Architect, artist, birder, photographer, recordist: Esha wears many hats effortlessly. Read here to find out about Esha and what makes her tick…
1. Please tell us a bit about yourself. What do you do and where do you live?
I’m a professional architect passed out from CEPT University, Gujarat and I am currently living in Ahmedabad.
2. When and how did you get interested in birding?
I used to work in an office (close to the Sabarmati River) situated in one of the greenest parts of Ahmadabad. It had a small pond overlooking the terrace. Once I noticed a bird sitting by that pond and fortunately I had a small camera. I clicked and sent photos of it to my cousin who was then into birdwatching. He identified it as a Black-crowned Night-Heron. The next weekend I went with him to explore some more birds and I was in awe watching all the beautiful birds. I simply got dragged into this fascinating world of birds.
3. Do you have a favourite bird or birds? Why is it/are they your favourite?
For me, to pick one favourite bird is not really possible but if I have to select a few then Wallcreeper (because of its colour combination), Grandala (for the amazing electric blue), Malabar Whistling-Thrush (for the melodious tune), Yellow-legged Buttonquail (for the sighting we had of the bird) would be a few of many others for various reasons.
4. Where do you enjoy birding the most?
I mostly enjoy birding in forests and grasslands.
5. Do you have a birding partner or a group you enjoy birding with? How is birding alone different from birding with others?
Soon after getting closer to birds, I joined Team WildArt, which was founded by Kunan Naik and Mital Patel. Manjeet and Yograj Jadeja had joined Team WildArt the previous year. This is when my real birding journey began. Kunan is a great mentor and a birding partner and we always bird together. I also love to bird with my team as we all share a different equation altogether. We are like a family. But otherwise a few times a year I go birding alone especially when it’s not possible for the others in the team to travel together. I sometimes spend time with birds by painting them.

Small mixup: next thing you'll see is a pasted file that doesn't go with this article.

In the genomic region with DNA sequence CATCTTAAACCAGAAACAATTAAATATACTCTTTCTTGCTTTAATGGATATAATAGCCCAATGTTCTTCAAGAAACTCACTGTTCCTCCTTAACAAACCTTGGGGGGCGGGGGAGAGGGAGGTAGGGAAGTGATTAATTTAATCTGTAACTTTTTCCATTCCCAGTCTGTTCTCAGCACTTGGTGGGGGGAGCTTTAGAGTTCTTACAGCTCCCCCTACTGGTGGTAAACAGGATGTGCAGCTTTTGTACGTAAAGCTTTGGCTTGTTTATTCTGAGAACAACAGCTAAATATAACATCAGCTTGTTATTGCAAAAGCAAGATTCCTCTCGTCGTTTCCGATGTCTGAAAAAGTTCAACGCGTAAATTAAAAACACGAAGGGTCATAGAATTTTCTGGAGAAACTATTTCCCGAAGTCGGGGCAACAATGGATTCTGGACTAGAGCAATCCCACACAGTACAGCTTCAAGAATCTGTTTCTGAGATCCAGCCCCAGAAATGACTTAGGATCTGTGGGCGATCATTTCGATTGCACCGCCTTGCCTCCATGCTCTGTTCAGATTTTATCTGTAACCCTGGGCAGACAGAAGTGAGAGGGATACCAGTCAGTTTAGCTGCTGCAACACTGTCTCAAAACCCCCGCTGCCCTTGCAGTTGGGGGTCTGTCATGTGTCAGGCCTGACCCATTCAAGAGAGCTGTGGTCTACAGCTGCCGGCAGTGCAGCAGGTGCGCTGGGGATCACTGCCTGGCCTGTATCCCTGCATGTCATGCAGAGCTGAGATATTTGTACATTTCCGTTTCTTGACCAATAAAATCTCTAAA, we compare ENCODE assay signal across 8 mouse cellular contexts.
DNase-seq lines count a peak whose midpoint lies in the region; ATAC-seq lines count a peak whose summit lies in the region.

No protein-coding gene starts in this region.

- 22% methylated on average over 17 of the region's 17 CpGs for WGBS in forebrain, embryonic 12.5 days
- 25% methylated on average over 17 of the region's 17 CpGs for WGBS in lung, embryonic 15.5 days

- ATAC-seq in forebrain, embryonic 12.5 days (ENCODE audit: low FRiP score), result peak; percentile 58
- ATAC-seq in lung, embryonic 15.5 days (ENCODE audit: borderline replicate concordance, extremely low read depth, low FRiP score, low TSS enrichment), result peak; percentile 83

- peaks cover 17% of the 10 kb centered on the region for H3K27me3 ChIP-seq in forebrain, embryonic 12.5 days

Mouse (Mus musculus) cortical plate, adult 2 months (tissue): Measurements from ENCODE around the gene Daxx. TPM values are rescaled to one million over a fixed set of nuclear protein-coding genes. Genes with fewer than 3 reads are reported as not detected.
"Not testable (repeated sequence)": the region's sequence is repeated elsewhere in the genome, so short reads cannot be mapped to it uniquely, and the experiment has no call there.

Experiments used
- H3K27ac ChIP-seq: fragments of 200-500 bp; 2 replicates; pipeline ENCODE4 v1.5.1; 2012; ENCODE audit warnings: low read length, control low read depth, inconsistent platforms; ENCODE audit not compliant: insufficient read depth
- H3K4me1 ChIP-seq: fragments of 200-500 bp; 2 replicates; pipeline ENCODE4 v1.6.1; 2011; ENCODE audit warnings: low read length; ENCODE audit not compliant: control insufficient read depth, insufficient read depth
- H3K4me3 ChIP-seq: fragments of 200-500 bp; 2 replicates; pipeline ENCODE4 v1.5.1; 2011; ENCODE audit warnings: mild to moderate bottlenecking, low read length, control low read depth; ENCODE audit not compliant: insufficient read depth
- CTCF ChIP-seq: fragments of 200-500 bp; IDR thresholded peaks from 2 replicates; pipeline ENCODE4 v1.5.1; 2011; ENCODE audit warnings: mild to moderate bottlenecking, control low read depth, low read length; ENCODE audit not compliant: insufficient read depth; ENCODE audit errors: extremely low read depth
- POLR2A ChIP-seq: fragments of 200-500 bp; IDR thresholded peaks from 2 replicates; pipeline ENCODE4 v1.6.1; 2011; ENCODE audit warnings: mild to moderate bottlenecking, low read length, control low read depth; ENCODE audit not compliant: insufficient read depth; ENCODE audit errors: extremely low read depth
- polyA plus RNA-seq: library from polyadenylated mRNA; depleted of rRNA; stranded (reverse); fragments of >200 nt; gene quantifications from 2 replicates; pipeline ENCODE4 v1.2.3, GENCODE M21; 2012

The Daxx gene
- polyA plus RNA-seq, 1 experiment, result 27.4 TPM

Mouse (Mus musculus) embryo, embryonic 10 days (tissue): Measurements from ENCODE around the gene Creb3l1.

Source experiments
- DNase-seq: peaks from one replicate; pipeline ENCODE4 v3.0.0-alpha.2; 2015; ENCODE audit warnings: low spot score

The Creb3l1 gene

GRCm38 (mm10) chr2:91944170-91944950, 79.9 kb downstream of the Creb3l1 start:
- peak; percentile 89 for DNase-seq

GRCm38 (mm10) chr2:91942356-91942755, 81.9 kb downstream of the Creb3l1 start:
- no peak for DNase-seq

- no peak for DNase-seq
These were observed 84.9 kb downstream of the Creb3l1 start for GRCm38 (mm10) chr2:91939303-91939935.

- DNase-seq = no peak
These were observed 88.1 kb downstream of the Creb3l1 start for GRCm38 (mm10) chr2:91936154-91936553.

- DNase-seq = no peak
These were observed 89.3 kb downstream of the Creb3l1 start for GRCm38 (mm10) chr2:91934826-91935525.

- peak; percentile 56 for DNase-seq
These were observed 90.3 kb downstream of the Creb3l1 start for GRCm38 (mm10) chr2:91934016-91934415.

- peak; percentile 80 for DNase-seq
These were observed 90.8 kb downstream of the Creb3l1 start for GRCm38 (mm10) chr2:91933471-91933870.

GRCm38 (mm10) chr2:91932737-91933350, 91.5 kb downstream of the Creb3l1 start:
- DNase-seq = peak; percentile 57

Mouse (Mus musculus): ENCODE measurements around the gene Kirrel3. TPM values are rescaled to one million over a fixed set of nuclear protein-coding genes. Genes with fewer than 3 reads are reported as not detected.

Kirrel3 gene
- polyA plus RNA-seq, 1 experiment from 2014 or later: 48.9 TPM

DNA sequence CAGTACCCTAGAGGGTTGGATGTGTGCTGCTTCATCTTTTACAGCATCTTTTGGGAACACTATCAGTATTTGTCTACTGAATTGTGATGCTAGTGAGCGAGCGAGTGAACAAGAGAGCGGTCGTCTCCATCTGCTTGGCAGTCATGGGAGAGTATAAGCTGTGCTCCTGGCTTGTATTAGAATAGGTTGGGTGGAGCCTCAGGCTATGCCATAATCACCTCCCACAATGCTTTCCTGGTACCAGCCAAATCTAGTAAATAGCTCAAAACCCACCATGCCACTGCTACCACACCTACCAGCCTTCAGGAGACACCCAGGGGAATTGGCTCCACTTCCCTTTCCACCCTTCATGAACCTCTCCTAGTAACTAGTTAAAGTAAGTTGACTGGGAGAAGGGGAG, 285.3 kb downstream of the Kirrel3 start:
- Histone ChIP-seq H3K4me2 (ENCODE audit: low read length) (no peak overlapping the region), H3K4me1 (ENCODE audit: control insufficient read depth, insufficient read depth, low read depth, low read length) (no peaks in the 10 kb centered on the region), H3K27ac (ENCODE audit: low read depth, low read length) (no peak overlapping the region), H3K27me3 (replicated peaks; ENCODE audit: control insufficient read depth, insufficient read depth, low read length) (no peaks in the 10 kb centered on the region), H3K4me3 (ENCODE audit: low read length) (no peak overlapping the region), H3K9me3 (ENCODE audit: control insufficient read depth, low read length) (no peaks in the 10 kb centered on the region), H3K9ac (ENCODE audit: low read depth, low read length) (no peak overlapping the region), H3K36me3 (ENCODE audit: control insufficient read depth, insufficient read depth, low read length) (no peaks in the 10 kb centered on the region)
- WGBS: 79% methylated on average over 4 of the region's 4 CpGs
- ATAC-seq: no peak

Paintings of Great Indian Bustard & Plum-headed Parakeet by Esha Munshi
6. When did you start as a recordist? What inspired you? What equipments you use and do you have any interesting experience to share (It could be regarding recording a particular species or a memorable moment while recording)?
After our trip to Bhutan in 2014, we got a recorder zoom H4N. In the beginning, Kunan was recording all the calls and I was using the camera. I really don’t know when the transition happened exactly but if I remember correctly, after 2015 in order to upload more sounds on eBird to contribute to science, I started taking recording more seriously. Attending the Sound Recording and Analysis workshop by Macaulay Library at NCBS was the turning point of my life and since there has been no looking back.
Currently, we use the TASCAM DR-100 MkIII recorder and Sennheiser 600 MKE mic.
It is difficult to choose which of the recording experiences are memorable for there are so many. But I would have to say, recording Narcondam Hornbill, Yellow-legged Buttonquail, Grandala, and Yellow-throated Laughingthrush are a few. One of my favourite recordings is of the Swamp Grass-Babbler. I was hidden in the marsh and the bird was singing just about 2 feet away from me. I had the chance to record a 3 min long song continuously.
7. Anything on the birding bucket list? (Doesn’t have to be a bird, could be a place, witnessing a phenomenon, etc)
My birding bucket list is not actually a bucket list since I want to see and experience all the birds of the world and everything to do with them. I simply love everything that is connected to birds or birding.
8. Has eBird changed how you bird? How?
I must say eBird has played one of the major roles in making this happen. It is my go-to place for everything related to birds and birding.
9. Have you set any birding goals for the coming months?
For the coming months, my plan is to bird in the unexplored areas of Gujarat and maybe even go to Andaman and Nicobar Islands for some endemics.
10. What is your message for fellow birders?
Header Image: European Bee-eaters by Esha Munshi